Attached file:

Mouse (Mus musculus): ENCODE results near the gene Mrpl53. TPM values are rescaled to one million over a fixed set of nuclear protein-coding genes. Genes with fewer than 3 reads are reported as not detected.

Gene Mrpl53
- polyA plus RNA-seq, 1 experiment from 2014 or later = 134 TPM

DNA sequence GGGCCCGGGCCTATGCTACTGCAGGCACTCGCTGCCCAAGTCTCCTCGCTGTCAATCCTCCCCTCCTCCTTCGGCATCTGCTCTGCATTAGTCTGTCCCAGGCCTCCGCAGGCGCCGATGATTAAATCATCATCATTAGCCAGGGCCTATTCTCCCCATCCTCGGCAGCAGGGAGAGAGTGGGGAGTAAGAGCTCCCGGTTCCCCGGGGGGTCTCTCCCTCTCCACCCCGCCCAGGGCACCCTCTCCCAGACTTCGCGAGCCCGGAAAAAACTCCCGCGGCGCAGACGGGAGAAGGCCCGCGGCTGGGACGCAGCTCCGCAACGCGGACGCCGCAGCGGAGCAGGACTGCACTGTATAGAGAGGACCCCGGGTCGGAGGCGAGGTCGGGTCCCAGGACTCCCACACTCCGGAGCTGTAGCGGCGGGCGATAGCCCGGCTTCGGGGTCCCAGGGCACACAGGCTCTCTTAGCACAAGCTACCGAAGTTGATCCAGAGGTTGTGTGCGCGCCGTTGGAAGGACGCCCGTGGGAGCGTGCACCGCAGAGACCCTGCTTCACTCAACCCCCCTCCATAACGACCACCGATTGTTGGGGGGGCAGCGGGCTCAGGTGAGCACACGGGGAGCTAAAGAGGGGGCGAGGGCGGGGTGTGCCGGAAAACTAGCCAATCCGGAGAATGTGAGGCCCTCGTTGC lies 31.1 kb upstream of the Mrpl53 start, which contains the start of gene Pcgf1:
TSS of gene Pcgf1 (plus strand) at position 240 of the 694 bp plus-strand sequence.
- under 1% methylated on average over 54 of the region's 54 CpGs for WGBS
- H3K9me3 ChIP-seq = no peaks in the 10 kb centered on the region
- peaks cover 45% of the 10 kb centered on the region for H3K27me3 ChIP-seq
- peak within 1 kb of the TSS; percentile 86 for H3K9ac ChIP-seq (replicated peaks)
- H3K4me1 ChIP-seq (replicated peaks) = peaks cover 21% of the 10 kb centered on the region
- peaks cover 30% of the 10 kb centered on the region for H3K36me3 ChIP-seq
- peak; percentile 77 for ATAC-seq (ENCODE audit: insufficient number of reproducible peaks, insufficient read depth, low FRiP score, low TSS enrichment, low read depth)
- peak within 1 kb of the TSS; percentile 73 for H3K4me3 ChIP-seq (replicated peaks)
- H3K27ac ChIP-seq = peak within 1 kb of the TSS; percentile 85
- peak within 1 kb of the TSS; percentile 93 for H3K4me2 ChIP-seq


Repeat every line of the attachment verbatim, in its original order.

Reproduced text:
Mouse (Mus musculus): ENCODE results near the gene Mrpl53. TPM values are rescaled to one million over a fixed set of nuclear protein-coding genes. Genes with fewer than 3 reads are reported as not detected.

Gene Mrpl53
- polyA plus RNA-seq, 1 experiment from 2014 or later = 134 TPM

DNA sequence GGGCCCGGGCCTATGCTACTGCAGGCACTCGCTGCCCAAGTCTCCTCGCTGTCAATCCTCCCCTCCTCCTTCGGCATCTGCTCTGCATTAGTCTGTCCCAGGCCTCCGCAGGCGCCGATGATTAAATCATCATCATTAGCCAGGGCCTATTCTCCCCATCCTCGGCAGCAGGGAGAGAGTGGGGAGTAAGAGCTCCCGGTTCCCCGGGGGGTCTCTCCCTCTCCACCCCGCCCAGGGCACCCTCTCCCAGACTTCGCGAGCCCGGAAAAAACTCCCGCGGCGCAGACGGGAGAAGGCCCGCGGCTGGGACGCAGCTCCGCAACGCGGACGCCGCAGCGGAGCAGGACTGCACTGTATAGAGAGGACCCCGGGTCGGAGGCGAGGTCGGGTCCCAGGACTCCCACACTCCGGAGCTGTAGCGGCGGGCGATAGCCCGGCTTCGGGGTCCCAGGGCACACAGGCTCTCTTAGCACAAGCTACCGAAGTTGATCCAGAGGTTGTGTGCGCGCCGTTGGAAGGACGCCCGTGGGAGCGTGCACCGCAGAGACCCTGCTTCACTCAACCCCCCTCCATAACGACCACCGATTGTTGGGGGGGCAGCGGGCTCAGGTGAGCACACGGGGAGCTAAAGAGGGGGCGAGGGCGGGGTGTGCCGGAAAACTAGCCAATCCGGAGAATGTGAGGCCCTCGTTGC lies 31.1 kb upstream of the Mrpl53 start, which contains the start of gene Pcgf1:
TSS of gene Pcgf1 (plus strand) at position 240 of the 694 bp plus-strand sequence.
- under 1% methylated on average over 54 of the region's 54 CpGs for WGBS
- H3K9me3 ChIP-seq = no peaks in the 10 kb centered on the region
- peaks cover 45% of the 10 kb centered on the region for H3K27me3 ChIP-seq
- peak within 1 kb of the TSS; percentile 86 for H3K9ac ChIP-seq (replicated peaks)
- H3K4me1 ChIP-seq (replicated peaks) = peaks cover 21% of the 10 kb centered on the region
- peaks cover 30% of the 10 kb centered on the region for H3K36me3 ChIP-seq
- peak; percentile 77 for ATAC-seq (ENCODE audit: insufficient number of reproducible peaks, insufficient read depth, low FRiP score, low TSS enrichment, low read depth)
- peak within 1 kb of the TSS; percentile 73 for H3K4me3 ChIP-seq (replicated peaks)
- H3K27ac ChIP-seq = peak within 1 kb of the TSS; percentile 85
- peak within 1 kb of the TSS; percentile 93 for H3K4me2 ChIP-seq